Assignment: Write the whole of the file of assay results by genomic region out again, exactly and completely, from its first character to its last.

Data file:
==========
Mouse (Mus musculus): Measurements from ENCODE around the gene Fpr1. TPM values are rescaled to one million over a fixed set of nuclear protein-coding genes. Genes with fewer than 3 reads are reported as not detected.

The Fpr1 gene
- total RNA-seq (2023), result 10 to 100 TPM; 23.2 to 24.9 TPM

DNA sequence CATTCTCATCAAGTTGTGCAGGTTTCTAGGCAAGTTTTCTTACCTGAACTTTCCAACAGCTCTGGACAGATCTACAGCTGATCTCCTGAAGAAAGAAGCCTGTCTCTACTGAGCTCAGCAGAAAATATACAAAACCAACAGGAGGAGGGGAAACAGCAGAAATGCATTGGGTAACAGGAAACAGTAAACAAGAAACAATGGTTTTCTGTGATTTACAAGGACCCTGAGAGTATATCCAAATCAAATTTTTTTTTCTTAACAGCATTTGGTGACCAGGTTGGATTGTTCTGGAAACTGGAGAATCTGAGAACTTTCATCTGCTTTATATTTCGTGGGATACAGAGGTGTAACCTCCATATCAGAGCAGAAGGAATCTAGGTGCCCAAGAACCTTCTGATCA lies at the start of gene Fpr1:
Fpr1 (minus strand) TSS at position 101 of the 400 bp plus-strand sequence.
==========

Mouse (Mus musculus): Measurements from ENCODE around the gene Fpr1. TPM values are rescaled to one million over a fixed set of nuclear protein-coding genes. Genes with fewer than 3 reads are reported as not detected.

The Fpr1 gene
- total RNA-seq (2023), result 10 to 100 TPM; 23.2 to 24.9 TPM

DNA sequence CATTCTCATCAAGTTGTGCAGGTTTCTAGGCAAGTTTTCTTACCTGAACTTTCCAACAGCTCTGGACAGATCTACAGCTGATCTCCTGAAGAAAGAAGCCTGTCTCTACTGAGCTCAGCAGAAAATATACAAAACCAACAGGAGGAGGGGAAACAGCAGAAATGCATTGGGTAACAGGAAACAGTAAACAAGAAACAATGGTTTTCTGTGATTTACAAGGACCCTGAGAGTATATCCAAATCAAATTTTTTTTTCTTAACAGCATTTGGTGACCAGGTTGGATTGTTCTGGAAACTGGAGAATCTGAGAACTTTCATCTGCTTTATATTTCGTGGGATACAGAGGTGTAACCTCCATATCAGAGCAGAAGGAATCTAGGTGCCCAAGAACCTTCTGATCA lies at the start of gene Fpr1:
Fpr1 (minus strand) TSS at position 101 of the 400 bp plus-strand sequence.